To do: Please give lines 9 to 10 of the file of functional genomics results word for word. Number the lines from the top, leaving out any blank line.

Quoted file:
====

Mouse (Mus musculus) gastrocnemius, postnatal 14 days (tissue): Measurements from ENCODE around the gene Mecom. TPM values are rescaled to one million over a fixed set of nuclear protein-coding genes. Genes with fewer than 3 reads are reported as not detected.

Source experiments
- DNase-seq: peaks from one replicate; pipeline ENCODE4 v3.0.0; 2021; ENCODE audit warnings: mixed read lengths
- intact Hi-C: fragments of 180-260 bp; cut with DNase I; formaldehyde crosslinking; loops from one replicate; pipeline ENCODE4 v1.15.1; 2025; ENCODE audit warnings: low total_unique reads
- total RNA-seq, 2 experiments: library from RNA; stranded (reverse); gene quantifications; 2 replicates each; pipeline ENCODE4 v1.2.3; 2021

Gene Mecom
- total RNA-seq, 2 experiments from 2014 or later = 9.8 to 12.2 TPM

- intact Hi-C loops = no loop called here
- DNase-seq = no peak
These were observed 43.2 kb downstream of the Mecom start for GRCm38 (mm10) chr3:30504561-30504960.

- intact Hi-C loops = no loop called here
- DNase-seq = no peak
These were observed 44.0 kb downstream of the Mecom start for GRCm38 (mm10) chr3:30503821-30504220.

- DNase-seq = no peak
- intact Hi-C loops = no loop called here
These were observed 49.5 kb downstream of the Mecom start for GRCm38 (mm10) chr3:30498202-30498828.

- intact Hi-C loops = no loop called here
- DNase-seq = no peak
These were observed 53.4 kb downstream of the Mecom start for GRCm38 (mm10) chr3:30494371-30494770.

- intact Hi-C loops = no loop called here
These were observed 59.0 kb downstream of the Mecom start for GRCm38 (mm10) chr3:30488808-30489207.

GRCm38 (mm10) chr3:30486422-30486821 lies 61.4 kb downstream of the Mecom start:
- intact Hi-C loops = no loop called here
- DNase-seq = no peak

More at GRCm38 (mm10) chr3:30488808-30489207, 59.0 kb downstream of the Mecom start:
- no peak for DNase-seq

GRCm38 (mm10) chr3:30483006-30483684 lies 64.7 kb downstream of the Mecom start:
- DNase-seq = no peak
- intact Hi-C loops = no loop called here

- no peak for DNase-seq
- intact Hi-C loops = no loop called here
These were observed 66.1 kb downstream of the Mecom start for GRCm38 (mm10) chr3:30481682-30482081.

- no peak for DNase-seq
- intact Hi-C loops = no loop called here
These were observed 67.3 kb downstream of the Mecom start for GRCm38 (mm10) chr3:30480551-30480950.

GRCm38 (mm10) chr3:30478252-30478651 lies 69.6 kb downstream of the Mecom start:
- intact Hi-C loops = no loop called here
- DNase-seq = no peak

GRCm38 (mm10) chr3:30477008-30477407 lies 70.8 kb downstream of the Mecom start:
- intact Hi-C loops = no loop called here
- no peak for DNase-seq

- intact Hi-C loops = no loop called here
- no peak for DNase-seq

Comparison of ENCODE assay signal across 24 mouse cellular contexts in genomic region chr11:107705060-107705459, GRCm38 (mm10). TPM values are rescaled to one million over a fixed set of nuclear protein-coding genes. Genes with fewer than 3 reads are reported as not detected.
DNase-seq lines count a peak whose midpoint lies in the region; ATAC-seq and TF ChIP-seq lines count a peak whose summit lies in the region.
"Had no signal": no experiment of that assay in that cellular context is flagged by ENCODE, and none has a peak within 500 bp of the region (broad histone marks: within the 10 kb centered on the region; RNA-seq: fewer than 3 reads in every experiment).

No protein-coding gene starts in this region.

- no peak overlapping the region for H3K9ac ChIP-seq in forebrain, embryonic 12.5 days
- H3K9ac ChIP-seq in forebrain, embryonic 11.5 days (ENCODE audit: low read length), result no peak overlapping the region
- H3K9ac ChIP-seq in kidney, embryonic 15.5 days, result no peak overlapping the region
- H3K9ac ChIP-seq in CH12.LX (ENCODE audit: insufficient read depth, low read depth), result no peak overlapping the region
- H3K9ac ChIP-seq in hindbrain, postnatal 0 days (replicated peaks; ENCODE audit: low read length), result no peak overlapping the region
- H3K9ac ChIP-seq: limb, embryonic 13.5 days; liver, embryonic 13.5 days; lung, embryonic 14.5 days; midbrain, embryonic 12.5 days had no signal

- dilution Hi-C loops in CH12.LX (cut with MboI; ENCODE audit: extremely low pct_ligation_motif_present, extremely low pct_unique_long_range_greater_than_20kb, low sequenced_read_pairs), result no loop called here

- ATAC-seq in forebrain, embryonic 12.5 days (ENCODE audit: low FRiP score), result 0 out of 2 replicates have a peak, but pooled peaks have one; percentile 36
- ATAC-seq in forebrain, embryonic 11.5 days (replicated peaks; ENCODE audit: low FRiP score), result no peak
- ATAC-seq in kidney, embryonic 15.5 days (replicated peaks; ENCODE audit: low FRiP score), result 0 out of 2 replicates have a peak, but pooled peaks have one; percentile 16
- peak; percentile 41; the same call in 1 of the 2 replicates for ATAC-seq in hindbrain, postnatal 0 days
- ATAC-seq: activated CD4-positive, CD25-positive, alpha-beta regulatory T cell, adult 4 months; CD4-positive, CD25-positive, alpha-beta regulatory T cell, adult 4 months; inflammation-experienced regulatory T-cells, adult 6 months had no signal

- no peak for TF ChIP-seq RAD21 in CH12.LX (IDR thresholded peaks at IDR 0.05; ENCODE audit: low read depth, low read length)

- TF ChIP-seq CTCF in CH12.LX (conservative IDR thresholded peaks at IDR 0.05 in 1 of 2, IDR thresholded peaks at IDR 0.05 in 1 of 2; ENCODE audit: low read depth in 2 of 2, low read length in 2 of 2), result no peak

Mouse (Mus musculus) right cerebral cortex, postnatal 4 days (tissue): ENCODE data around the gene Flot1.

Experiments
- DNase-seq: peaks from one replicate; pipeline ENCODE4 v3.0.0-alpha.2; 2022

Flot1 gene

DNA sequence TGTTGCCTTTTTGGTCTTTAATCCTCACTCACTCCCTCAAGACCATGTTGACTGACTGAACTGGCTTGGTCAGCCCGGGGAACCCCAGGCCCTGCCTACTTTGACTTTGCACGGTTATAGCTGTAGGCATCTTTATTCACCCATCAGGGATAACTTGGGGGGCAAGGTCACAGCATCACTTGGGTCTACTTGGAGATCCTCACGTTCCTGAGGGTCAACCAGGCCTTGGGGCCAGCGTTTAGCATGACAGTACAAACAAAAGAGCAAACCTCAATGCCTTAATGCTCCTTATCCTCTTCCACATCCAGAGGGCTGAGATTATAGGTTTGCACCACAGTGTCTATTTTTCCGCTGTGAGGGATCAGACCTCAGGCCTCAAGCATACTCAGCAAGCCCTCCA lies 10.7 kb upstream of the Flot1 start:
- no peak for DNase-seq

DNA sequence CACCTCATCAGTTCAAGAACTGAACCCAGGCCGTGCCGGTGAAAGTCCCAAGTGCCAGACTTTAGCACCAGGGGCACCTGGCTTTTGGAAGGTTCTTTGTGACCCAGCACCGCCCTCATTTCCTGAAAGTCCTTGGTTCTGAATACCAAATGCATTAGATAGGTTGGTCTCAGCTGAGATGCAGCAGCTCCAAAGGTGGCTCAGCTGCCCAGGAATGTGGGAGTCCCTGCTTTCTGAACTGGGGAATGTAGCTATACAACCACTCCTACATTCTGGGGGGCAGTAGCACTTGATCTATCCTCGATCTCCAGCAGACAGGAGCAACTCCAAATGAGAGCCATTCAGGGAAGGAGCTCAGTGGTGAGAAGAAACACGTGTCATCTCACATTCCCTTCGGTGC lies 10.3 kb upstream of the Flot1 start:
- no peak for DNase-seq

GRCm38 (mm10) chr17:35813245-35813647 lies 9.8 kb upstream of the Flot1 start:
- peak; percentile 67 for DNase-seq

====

- DNase-seq = no peak
These were observed 43.2 kb downstream of the Mecom start for GRCm38 (mm10) chr3:30504561-30504960.